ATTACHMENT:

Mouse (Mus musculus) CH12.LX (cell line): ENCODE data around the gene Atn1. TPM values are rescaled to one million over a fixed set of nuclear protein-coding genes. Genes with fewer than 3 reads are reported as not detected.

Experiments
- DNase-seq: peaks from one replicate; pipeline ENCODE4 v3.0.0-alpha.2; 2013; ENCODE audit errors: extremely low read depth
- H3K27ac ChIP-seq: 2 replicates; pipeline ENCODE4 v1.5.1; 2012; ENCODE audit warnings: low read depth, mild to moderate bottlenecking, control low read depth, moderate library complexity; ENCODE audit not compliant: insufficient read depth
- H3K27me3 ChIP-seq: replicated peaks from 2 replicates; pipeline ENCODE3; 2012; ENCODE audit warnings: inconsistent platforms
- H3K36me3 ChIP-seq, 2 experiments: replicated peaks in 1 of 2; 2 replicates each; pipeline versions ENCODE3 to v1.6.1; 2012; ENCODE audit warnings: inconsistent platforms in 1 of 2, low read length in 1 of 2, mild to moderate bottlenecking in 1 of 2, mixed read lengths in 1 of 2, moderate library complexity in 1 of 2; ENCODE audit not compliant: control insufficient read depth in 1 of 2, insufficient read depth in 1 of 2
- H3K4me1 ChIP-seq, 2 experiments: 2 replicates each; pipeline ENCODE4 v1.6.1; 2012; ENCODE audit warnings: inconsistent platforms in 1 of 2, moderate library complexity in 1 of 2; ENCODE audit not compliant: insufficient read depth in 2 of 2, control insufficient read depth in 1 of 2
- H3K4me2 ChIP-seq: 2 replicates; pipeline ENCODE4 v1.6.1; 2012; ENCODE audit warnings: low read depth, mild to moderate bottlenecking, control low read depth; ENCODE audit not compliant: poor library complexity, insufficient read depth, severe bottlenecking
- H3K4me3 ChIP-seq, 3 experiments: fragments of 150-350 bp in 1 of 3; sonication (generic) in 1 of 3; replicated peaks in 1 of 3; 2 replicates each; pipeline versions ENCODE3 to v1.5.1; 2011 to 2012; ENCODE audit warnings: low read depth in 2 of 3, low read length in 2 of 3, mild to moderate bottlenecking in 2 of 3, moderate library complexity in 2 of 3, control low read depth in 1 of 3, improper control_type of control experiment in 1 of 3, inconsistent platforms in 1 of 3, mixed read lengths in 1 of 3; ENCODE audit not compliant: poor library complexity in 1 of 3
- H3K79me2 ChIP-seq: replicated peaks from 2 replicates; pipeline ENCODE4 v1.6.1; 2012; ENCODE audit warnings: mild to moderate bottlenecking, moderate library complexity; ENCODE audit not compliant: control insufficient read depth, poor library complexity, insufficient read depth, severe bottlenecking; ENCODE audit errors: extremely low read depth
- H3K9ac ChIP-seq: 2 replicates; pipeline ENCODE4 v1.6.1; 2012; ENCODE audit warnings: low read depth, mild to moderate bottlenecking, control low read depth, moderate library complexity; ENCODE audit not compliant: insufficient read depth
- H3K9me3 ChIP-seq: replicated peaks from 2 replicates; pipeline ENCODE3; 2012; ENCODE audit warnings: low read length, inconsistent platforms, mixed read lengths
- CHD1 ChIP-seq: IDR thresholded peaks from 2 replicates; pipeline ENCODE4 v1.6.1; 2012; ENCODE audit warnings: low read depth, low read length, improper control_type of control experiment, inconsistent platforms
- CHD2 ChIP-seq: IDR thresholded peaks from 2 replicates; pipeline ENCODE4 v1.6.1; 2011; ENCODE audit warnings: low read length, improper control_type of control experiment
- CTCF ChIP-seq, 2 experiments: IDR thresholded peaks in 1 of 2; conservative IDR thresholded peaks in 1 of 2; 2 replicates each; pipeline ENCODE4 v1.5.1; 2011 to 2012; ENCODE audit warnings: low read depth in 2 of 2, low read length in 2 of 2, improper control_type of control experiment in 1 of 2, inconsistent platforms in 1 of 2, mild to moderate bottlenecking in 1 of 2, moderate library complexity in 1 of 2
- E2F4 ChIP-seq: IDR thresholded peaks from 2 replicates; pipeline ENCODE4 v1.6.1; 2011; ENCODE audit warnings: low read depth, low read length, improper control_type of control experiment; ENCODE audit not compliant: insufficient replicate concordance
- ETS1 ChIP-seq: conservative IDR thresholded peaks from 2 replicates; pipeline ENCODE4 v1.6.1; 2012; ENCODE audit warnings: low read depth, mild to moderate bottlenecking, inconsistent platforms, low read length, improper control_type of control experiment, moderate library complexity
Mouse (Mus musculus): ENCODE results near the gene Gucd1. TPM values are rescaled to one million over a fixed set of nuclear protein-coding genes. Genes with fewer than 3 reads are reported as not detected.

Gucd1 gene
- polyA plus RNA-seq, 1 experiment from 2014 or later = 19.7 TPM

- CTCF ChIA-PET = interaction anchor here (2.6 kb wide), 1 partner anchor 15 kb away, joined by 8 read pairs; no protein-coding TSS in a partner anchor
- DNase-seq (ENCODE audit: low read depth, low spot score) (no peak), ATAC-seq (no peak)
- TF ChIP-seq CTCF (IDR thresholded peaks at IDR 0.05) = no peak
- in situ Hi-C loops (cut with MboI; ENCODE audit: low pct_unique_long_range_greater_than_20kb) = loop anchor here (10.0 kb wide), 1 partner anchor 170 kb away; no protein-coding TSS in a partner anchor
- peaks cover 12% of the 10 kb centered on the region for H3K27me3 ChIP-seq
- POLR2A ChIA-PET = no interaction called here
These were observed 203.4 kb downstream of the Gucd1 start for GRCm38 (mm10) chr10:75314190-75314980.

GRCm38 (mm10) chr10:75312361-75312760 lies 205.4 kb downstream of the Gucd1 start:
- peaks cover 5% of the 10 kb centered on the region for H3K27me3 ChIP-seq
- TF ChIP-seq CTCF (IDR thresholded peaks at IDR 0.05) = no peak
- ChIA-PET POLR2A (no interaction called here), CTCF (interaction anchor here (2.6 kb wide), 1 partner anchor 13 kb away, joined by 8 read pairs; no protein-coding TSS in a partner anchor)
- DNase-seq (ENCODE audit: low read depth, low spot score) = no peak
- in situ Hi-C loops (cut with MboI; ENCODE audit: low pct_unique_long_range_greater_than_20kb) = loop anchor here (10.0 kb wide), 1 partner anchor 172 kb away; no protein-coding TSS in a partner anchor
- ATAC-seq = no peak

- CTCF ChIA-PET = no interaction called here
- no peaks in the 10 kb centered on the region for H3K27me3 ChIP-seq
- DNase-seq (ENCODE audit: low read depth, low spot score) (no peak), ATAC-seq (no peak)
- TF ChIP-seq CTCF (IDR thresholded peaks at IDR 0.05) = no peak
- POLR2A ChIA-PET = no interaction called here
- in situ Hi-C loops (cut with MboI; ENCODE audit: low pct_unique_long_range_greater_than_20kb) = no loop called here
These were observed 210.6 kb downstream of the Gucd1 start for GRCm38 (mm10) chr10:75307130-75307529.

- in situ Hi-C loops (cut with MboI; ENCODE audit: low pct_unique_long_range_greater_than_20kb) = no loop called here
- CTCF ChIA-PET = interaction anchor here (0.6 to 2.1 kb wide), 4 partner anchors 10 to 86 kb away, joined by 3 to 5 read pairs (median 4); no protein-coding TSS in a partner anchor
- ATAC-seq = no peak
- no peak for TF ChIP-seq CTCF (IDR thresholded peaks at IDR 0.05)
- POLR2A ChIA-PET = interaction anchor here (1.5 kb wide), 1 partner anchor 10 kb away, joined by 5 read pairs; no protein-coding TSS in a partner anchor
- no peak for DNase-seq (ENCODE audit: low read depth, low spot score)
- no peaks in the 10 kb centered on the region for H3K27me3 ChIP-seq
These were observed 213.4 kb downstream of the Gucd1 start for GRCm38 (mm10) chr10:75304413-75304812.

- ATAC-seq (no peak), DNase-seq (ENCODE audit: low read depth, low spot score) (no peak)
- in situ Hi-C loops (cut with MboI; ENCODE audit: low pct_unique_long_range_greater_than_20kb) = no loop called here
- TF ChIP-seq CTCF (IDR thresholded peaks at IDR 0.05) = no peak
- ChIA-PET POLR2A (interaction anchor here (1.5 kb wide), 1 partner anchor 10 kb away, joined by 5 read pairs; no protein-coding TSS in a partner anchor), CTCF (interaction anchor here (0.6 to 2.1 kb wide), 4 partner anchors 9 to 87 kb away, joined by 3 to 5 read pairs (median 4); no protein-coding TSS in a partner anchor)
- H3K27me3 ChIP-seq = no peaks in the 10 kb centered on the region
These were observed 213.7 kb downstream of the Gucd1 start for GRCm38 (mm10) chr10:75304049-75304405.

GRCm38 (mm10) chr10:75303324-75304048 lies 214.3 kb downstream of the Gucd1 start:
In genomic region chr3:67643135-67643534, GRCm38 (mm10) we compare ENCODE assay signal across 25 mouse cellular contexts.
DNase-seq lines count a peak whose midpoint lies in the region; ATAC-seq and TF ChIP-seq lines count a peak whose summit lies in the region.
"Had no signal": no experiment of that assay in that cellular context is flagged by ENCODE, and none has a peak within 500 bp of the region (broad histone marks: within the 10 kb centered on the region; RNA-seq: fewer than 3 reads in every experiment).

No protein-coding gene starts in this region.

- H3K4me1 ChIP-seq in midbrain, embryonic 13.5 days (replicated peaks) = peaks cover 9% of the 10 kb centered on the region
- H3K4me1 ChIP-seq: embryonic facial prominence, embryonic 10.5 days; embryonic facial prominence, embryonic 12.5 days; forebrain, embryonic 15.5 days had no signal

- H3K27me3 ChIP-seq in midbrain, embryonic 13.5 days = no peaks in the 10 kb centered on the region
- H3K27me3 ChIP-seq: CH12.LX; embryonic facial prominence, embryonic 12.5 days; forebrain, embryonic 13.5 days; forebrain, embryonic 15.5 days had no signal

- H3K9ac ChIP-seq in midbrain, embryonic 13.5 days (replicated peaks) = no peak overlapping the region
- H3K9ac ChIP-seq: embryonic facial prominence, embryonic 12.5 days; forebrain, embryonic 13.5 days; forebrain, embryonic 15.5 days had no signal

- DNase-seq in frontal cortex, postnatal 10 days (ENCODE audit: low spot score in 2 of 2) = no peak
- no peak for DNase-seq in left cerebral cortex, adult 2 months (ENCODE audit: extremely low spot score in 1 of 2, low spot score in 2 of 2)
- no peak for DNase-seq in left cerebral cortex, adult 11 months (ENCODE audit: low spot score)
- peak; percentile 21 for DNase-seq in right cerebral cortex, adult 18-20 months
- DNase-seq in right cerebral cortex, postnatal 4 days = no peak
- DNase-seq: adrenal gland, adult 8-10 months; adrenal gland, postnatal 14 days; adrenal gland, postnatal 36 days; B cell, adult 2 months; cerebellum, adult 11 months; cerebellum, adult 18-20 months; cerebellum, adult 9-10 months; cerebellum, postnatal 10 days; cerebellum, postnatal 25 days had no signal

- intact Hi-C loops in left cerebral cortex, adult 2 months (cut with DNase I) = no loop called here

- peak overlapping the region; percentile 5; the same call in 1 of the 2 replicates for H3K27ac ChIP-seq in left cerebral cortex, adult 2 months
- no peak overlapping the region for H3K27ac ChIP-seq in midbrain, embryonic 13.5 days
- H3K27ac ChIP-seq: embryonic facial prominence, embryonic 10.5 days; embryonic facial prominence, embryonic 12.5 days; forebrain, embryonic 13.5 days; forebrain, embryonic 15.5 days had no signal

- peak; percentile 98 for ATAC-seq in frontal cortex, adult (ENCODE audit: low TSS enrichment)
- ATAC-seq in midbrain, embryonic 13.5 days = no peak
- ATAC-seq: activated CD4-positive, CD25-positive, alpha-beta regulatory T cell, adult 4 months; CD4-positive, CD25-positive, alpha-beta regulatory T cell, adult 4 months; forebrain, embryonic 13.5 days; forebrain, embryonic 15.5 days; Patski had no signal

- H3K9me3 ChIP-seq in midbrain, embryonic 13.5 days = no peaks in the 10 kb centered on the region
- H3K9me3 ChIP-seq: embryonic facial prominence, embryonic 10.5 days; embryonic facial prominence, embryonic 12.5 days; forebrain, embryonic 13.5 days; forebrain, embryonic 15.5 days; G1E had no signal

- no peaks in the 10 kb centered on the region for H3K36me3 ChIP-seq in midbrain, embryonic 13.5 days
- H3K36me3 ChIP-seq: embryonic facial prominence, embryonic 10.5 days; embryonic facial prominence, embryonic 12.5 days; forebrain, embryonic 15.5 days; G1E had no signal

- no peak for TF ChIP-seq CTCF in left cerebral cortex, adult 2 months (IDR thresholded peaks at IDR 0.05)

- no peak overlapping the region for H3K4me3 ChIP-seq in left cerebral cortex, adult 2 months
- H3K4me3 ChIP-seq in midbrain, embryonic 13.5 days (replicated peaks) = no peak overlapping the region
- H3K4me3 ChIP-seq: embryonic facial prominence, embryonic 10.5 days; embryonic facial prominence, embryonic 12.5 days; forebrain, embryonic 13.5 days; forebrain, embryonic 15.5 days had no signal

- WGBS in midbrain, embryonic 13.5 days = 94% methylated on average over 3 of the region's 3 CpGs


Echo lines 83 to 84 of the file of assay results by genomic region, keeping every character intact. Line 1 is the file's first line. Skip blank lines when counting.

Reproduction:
- H3K36me3 ChIP-seq: embryonic facial prominence, embryonic 10.5 days; embryonic facial prominence, embryonic 12.5 days; forebrain, embryonic 15.5 days; G1E had no signal

- no peak for TF ChIP-seq CTCF in left cerebral cortex, adult 2 months (IDR thresholded peaks at IDR 0.05)